Journal of Materials Science

, Volume 42, Issue 13, pp 4757–4762 | Cite as

α Transition of polyamide 6 in chemically bonded polyamide 6/polytetrafluoroethylene compounds studied by dynamic mechanical thermal analysis and dielectric thermal analysis

  • Jun ZhaoEmail author


The α transition of polyamide 6 (PA 6) component in chemically bonded PA 6/polytetrafluoroethylene (PTFE) compounds is studied by dynamic mechanical thermal analysis (DMTA) and dielectric thermal analysis (DETA). It is found that DMTA shows better compatibility between two components than DETA does. It is also found that at the α transition temperature of PA 6 component (T α PA 6 ), the dynamic mechanical response of PTFE component is remarkable while its dielectric response is negligible. The effect of PTFE component on the segmental mobility of PA 6 component is discussed on the basis of DMTA, DETA and differential scanning calorimetry (DSC) results and the chemical bonding effect is found to play the dominant role. The measurement of apparent activation energy (ΔE a) shows that the addition of PTFE component reduces the cooperativity of the α transition of PA 6 component.


Differential Scanning Calorimetry PTFE DETA Dynamic Mechanical Thermal Analysis Interfacial Polarization 
These keywords were added by machine and not by the authors. This process is experimental and the keywords may be updated as the learning algorithm improves.



The financial support from the Joint Program between Max Planck Society (MPG) and Chinese Academy of Sciences (CAS) is appreciated. The author would also like to thank Dr. D. Lehmann (Institute for Polymer Research, Dresden, Germany) for providing the samples.


  1. 1.
    Hupfer B, Lehmann D, Reinhardt G, Lappan U, Geissler U, Lunkwitz K, Kunze K (2001) Kunstst Plast Eur 91:50Google Scholar
  2. 2.
    Lehmann D, Hupfer B, Lappan U, Pompe G, Haussler L, Jehnichen D, Janke A, Geissler U, Reinhardt R, Lunkwitz K, Franke R, Kunze K (2002) Des Monomers Polym 5:317CrossRefGoogle Scholar
  3. 3.
    Eichhorn KJ, Lehmann D, Voigt D (1996) J Appl Polym Sci 62:2053CrossRefGoogle Scholar
  4. 4.
    Haeussler L, Pompe G, Lehmann D, Lappan U (2001) Macromol Symp 164:411CrossRefGoogle Scholar
  5. 5.
    Pompe G, Haeussler L, Poetschke P, Voigt D, Janke A, Geissler U, Hupfer B, Reinhardt G, Lehmann D (2005) J Appl Polym Sci 98:1308CrossRefGoogle Scholar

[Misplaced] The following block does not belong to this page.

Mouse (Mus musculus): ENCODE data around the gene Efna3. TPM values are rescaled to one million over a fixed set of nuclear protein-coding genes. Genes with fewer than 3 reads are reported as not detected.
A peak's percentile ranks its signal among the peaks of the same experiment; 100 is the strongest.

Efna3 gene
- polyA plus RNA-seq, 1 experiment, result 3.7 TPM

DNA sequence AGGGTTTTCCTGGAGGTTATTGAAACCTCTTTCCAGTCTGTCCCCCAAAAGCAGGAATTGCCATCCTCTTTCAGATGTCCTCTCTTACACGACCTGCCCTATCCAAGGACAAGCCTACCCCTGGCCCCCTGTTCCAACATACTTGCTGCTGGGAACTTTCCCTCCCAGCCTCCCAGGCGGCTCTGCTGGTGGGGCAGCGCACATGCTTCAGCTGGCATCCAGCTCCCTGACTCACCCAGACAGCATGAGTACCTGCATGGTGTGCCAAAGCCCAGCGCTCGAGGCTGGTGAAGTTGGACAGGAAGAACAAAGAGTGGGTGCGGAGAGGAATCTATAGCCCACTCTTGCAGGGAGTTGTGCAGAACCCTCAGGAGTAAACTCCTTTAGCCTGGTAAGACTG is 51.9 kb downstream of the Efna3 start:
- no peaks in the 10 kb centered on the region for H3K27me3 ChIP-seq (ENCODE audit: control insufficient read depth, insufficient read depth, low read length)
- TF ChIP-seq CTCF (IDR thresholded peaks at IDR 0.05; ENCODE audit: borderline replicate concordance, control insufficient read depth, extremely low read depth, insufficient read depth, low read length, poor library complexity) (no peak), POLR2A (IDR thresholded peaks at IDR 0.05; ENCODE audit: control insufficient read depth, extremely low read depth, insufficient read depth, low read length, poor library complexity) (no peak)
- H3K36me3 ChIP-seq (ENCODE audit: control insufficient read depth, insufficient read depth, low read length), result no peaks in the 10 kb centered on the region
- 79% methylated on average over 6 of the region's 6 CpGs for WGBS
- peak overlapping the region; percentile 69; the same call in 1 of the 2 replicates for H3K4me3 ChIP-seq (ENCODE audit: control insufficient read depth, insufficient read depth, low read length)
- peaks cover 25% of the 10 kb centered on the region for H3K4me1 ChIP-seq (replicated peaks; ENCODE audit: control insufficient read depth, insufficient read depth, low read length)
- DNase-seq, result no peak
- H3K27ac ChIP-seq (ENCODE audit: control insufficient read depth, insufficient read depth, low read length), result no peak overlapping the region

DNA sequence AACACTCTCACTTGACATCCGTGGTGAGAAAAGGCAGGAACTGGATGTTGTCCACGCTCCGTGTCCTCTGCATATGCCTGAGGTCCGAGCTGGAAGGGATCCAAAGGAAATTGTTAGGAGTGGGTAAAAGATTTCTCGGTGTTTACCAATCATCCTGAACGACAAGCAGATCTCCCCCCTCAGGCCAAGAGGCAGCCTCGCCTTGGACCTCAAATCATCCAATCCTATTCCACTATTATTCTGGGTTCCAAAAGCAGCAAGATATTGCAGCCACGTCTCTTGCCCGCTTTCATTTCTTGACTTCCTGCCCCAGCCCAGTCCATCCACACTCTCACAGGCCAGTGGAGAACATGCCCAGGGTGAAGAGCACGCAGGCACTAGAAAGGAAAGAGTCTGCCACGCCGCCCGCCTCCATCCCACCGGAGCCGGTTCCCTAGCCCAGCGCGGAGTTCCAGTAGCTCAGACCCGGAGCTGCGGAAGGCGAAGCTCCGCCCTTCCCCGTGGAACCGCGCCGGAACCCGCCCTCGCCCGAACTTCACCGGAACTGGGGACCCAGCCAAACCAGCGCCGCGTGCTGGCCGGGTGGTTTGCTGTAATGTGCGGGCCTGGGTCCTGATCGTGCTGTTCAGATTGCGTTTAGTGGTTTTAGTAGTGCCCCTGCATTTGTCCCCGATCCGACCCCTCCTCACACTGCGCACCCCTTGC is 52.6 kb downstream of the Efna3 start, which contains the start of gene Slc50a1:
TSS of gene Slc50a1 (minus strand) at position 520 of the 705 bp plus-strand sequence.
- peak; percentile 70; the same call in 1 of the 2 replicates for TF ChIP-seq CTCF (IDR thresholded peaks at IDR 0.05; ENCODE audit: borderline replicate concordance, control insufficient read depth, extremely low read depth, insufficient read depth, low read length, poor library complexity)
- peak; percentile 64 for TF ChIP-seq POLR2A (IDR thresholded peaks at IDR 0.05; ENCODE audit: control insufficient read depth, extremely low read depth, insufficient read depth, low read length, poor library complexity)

6. 6.
    Pompe G, Haeussler L, Adam G, Eichhorn K-J, Janke A, Hupfer B, Lehmann D (2005) J Appl Polym Sci 98:1317CrossRefGoogle Scholar
  7. 7.
    Factor BJ, Mopsik FI, Han CC (1996) Macromolecules 29:2318CrossRefGoogle Scholar
  8. 8.
    Canadas JC, Diego JA, Sellares J, Mudarra M, Belana J, Diaz-Calleja R, Sanchis MJ (2000) Polymer 41:2899CrossRefGoogle Scholar
  9. 9.
    Hardy L, Stevenson I, Boiteux G, Seytre G, Schonhals A (2001) Polymer 42:5679CrossRefGoogle Scholar
  10. 10.
    Vatalis AS, Kanapitsas A, Delides CG, Viras K, Pissis P (2001) J Appl Polym Sci 80:1071CrossRefGoogle Scholar
  11. 11.
    Zhao J, Wang J, Li C, Fan Q (2002) Macromolecules 35:3097CrossRefGoogle Scholar
  12. 12.
    Song R, Zhao J, Stamm M (2004) Macromol Mater Eng 289:1053CrossRefGoogle Scholar
  13. 13.
    Dong W, Zhao J, Li C, Guo M, Zhao D, Fan Q (2002) Polym Bull (Berlin) 49:197CrossRefGoogle Scholar
  14. 14.
    van Krevelen DW (2003) Properties of polymers, their correlation with chemical structure; their numerical estimation and prediction from additive group contributions, 3rd completely revised edn. Elsevier, AmsterdamGoogle Scholar
  15. 15.
    Starkweather HW, Zoller JP, Jones GA, Vega AJ (1982) J Polym Sci Polym Phys 20:751CrossRefGoogle Scholar
  16. 16.
    Leyva ME, Soares BG, Khastgir D (2002) Polymer 43:7505CrossRefGoogle Scholar
  17. 17.
    Zetsche A, Kremer F, Jung W, Schulze H (1990) Polymer 31:1883CrossRefGoogle Scholar
  18. 18.
    Starkweather HW, Avakian P, Matheson RR, Fontanella JJ, Wintersgill MC (1991) Macromolecules 24:3853CrossRefGoogle Scholar
  19. 19.
    Starkweather HW, Avakian P, Matheson RR, Fontanella JJ, Wintersgill MC (1992) Macromolecules 25:1475CrossRefGoogle Scholar
  20. 20.
    Starkweather HW, Avakian P, Fontanella JJ, Wintersgill MC (1994) Macromolecules 27:610CrossRefGoogle Scholar
  21. 21.
    Boyer RF (1973) Macromolecules 6:288CrossRefGoogle Scholar
  22. 22.
    Boyer RF (1973) J Macromol Sci Phys B8:503Google Scholar
  23. 23.
    Struik LCE (1987) Polymer 28:1521, 1534; (1989) 30:799, 815Google Scholar
  24. 24.
    Vogel H (1921) Phys Z 22:645Google Scholar
  25. 25.
    Fulcher GS (1925) J Am Ceram Soc 8:339CrossRefGoogle Scholar
  26. 26.
    Starkweather HW (1993) Macromolecules 26:4805CrossRefGoogle Scholar

Copyright information

© Springer Science+Business Media, LLC 2007

Authors and Affiliations

  1. 1.Max Planck Institute for Polymer ResearchMainzGermany

Personalised recommendations